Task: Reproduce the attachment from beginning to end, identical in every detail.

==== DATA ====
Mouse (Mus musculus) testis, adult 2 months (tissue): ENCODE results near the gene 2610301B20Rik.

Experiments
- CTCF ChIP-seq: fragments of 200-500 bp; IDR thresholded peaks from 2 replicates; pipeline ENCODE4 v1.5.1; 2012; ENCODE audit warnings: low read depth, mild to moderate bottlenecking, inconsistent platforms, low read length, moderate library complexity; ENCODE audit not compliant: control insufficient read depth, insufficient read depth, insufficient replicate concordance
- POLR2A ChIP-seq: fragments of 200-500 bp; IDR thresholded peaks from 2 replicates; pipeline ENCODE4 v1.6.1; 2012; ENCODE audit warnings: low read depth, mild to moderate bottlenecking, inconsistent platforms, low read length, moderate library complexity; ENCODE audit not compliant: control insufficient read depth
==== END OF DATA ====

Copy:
Mouse (Mus musculus) testis, adult 2 months (tissue): ENCODE results near the gene 2610301B20Rik.

Experiments
- CTCF ChIP-seq: fragments of 200-500 bp; IDR thresholded peaks from 2 replicates; pipeline ENCODE4 v1.5.1; 2012; ENCODE audit warnings: low read depth, mild to moderate bottlenecking, inconsistent platforms, low read length, moderate library complexity; ENCODE audit not compliant: control insufficient read depth, insufficient read depth, insufficient replicate concordance
- POLR2A ChIP-seq: fragments of 200-500 bp; IDR thresholded peaks from 2 replicates; pipeline ENCODE4 v1.6.1; 2012; ENCODE audit warnings: low read depth, mild to moderate bottlenecking, inconsistent platforms, low read length, moderate library complexity; ENCODE audit not compliant: control insufficient read depth